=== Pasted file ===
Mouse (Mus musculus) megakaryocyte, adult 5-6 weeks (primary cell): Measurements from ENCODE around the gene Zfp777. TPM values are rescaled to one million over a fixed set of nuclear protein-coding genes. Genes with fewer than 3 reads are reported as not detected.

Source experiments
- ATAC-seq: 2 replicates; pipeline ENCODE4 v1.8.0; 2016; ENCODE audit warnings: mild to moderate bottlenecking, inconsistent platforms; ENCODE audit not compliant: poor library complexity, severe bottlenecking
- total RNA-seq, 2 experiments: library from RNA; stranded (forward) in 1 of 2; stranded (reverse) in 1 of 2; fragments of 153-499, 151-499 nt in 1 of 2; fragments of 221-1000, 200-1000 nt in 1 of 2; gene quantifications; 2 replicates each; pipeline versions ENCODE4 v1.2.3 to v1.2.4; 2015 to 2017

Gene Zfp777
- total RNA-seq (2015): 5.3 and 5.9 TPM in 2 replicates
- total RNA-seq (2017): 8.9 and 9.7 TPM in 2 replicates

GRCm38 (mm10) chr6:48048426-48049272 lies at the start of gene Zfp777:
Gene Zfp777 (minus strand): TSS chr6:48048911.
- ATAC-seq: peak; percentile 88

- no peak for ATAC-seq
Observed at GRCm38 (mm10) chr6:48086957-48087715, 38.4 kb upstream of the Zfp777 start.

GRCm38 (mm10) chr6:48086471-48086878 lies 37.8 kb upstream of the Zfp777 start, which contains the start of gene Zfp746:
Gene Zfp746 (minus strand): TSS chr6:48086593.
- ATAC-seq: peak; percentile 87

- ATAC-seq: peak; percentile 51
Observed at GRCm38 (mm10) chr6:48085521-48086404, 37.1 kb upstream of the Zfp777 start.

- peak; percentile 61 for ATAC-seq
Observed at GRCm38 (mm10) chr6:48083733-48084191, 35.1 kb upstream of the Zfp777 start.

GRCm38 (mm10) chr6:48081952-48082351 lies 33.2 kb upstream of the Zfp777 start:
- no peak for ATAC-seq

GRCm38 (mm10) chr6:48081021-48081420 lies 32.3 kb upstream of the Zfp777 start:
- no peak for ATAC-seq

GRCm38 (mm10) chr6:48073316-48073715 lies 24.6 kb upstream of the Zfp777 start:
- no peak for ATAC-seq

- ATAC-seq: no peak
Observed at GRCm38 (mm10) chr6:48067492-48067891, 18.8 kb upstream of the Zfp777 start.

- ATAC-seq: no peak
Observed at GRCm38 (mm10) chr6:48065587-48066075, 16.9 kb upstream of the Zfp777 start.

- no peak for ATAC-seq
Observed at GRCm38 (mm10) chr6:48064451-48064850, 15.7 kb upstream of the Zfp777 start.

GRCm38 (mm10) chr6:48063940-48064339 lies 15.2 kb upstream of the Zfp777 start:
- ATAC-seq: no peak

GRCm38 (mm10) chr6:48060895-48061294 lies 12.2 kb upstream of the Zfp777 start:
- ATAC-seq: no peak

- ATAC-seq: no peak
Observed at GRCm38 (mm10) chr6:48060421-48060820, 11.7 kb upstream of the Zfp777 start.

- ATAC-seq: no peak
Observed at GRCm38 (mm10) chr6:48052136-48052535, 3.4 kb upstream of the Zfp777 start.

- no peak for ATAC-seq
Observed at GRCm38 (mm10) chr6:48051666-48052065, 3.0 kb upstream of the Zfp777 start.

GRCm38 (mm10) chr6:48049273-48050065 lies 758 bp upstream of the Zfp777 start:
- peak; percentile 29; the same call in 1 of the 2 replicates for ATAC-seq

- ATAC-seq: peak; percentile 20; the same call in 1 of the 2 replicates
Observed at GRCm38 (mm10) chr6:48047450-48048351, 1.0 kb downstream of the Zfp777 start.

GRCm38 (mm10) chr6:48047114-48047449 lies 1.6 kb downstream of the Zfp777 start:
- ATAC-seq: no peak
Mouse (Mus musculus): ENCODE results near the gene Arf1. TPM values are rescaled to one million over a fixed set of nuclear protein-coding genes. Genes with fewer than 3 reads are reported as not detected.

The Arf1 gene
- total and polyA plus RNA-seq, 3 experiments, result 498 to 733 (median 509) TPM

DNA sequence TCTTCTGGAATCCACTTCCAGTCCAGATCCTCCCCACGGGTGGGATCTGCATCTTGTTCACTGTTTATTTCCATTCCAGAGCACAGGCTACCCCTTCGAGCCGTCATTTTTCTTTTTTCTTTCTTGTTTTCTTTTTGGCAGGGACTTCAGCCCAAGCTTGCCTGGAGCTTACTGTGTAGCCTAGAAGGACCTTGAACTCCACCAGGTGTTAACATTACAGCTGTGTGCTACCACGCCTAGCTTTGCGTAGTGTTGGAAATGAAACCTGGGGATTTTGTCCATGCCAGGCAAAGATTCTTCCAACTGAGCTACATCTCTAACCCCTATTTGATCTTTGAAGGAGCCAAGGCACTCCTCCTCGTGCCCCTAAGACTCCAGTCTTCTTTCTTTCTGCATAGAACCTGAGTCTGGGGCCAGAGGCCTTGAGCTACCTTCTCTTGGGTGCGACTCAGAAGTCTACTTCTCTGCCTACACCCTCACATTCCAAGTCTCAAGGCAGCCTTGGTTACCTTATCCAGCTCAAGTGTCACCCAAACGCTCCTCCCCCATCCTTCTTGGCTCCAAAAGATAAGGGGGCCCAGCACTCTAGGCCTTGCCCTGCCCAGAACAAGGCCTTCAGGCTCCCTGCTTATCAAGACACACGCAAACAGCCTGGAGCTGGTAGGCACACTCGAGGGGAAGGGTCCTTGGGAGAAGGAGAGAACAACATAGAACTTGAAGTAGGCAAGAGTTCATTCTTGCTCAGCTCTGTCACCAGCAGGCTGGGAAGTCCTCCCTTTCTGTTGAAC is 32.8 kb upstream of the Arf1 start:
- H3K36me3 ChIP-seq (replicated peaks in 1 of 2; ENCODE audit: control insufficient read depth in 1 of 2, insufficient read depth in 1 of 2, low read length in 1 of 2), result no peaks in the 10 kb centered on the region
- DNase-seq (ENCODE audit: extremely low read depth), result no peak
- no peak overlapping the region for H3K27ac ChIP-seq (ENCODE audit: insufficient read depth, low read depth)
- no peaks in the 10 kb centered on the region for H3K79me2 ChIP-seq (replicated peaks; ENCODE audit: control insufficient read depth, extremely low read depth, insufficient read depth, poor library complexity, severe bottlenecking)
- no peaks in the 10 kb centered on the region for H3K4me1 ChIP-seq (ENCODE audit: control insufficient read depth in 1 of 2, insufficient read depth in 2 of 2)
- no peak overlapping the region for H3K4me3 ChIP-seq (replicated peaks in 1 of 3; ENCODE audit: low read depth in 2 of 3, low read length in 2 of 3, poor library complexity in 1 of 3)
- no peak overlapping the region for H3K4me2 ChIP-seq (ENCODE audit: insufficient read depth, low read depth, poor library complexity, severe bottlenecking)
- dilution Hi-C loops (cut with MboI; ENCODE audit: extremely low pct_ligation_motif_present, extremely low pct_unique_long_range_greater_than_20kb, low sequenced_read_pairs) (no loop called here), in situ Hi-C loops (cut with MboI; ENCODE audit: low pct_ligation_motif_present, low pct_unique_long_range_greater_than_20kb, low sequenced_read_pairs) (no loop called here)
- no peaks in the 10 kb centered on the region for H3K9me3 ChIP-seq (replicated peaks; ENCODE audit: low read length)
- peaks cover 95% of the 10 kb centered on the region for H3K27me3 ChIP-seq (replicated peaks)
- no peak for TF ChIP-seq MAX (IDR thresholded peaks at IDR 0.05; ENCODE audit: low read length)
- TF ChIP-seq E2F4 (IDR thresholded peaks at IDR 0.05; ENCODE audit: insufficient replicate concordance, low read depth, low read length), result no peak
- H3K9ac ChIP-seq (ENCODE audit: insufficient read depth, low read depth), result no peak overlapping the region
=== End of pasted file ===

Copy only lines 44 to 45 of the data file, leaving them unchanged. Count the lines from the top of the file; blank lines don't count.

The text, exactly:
- ATAC-seq: peak; percentile 20; the same call in 1 of the 2 replicates
Observed at GRCm38 (mm10) chr6:48047450-48048351, 1.0 kb downstream of the Zfp777 start.